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Common Man party chief Kejriwal – crusader or opportunist?

In India's political scene today, it is difficult to ignore Aam Aadmi Party chief Arvind Kejriwal. An engineer turned bureaucrat, turned activist, turned politician -- it is in his last two career changes that Mr Kejriwal has found millions of supporters.

NEW DELHI: Just three years ago, not many people had heard of Arvind Kejriwal. Today, one cannot talk about Indian politics without mentioning his name.

Mr Kejriwal beat Sheila Dixit, who had been chief minister of Delhi for 15 years in Assembly Polls last year.

Even though he did not last long in the position, he is not giving up on politics.

An engineer turned bureaucrat, turned activist, turned politician – it is in his last two career changes that Mr Kejriwal has found millions of supporters.

But his self-confessed anarchist tactics are something his critics deride.

Born to a middle-class family 45 years ago, Mr Kejriwal's first brush with Indian bureaucracy was when he joined the tax and revenue department, and perhaps that was what set him on the path he is on today.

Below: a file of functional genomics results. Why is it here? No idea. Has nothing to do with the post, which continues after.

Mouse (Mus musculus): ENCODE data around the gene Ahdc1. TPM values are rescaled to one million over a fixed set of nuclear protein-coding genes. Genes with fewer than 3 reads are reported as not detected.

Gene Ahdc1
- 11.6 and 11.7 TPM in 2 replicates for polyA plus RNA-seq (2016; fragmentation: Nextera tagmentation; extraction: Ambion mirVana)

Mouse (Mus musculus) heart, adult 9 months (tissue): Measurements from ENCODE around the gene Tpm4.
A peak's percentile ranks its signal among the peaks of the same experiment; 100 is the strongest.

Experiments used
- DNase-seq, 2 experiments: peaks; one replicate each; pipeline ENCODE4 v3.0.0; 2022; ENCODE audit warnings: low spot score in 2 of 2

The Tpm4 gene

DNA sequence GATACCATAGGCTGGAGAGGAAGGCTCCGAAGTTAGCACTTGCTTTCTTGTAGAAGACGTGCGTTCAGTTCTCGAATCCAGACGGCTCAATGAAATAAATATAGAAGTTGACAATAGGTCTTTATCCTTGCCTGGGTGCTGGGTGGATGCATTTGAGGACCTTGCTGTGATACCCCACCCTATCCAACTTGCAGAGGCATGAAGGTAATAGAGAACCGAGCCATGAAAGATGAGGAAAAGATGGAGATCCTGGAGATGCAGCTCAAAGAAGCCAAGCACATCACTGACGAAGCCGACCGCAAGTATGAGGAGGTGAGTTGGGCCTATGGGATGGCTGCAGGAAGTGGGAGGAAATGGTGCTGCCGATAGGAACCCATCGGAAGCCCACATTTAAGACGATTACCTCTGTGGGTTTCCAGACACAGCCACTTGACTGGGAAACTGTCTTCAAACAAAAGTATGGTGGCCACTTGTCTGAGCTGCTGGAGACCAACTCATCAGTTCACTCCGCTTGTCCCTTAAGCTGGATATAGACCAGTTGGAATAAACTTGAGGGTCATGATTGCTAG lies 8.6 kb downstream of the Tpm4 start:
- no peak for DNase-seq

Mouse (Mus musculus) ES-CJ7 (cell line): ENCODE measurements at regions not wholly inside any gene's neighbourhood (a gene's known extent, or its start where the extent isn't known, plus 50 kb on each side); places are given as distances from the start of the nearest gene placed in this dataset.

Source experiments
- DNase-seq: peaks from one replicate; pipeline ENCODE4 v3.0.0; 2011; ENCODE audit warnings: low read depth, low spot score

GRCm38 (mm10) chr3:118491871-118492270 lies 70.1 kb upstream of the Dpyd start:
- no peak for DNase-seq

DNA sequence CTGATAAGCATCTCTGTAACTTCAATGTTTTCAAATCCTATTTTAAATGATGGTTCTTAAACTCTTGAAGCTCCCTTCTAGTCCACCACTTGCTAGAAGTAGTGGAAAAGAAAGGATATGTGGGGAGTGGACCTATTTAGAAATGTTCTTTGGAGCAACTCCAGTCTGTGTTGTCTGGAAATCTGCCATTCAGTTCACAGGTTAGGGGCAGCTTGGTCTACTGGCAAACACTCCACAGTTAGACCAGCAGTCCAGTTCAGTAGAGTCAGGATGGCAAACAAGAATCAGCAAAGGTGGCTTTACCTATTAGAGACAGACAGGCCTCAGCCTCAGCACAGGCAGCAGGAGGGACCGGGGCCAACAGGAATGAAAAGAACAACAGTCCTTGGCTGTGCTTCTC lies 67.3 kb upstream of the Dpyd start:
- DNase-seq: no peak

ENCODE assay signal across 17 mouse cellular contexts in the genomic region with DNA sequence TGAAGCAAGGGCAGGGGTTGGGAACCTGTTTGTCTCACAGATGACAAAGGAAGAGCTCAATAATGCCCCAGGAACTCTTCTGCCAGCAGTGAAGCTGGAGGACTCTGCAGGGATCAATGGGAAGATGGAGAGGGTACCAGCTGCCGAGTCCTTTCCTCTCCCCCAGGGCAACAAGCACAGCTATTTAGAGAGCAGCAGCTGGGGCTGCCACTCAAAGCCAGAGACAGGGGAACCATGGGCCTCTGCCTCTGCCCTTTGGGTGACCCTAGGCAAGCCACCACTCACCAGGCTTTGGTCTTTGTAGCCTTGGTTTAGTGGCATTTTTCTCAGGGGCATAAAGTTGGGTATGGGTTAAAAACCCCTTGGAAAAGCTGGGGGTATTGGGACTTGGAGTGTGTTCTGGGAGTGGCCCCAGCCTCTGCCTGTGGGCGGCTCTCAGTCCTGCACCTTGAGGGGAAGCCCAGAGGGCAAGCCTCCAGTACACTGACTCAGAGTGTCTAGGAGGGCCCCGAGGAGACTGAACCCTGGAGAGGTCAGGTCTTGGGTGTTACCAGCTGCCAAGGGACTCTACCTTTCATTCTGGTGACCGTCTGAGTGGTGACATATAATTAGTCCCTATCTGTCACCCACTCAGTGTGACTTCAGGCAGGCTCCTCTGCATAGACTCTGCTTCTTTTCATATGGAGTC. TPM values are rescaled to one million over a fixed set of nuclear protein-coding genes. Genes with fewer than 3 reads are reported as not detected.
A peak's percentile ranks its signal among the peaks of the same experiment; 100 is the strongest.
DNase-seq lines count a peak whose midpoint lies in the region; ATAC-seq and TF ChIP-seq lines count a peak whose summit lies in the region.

In 2006, Mr Kejriwal went on sabbatical from his government job to fight for transparency in the government. He reportedly lost faith in the establishment, after a decade in its service.

His fight against corruption took him on hunger strikes for days, and he eventually formed his own party -- the Aam Aadmi or Common Man party.

Through it all, Mr Kejriwal has passionately attacked politicians for their corrupt ways: “Some say they are in Congress, others say they are in the BJP (Bharatiya Janata Party), what have these parties given us?

“If they cause inflation, then it affects all of us, if they loot, then they loot all of us. What have they given us until now? So, all of you get together this time because if you lose this chance then there will be no turning back."

Criticised by opponents as an opportunist, Mr Kejriwal asserted that he jumped into the political arena to clean it up from the top.

This claim had galvanised a large number of Delhi voters in last year's assembly elections, and catapulted him to become chief minister.

But Mr Kejriwal only lasted 49 days in the post, resigning over delays in passing the anti-corruption bill.

It was a move that let some of his supporters down.

Political analyst R Rajagopalan said: "Mr Kejriwal ran away from the system. He could not face the onslaughts by the opposition. The majority of the people were against Mr Kejriwal. His dramatic things did not work in Delhi Assembly.”

Dramatic his moves may be, but whether you view him as a crusader or an opportunist, Arvind Kejriwal just cannot be ignored in India's political scene today. 

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